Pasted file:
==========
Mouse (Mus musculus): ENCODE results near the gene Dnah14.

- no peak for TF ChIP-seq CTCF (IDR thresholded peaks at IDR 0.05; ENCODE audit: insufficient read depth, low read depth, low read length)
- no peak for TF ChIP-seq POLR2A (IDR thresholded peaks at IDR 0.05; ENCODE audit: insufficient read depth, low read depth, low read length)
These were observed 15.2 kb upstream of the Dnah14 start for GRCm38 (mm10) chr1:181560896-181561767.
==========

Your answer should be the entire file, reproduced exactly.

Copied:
Mouse (Mus musculus): ENCODE results near the gene Dnah14.

- no peak for TF ChIP-seq CTCF (IDR thresholded peaks at IDR 0.05; ENCODE audit: insufficient read depth, low read depth, low read length)
- no peak for TF ChIP-seq POLR2A (IDR thresholded peaks at IDR 0.05; ENCODE audit: insufficient read depth, low read depth, low read length)
These were observed 15.2 kb upstream of the Dnah14 start for GRCm38 (mm10) chr1:181560896-181561767.